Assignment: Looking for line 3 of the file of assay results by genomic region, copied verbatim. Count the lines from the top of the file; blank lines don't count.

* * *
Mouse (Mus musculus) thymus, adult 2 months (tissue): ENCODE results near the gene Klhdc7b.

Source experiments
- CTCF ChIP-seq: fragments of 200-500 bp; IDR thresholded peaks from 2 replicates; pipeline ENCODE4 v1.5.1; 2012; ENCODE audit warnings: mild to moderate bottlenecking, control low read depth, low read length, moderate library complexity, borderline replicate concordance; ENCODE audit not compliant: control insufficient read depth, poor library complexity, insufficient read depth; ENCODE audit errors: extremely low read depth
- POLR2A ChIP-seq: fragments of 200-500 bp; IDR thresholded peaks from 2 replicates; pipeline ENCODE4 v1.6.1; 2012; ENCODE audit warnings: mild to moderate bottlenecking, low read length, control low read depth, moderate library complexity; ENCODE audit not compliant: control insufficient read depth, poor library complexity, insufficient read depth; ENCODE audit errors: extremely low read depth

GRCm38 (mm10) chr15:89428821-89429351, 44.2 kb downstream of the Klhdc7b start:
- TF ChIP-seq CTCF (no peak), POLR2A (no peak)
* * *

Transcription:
- CTCF ChIP-seq: fragments of 200-500 bp; IDR thresholded peaks from 2 replicates; pipeline ENCODE4 v1.5.1; 2012; ENCODE audit warnings: mild to moderate bottlenecking, control low read depth, low read length, moderate library complexity, borderline replicate concordance; ENCODE audit not compliant: control insufficient read depth, poor library complexity, insufficient read depth; ENCODE audit errors: extremely low read depth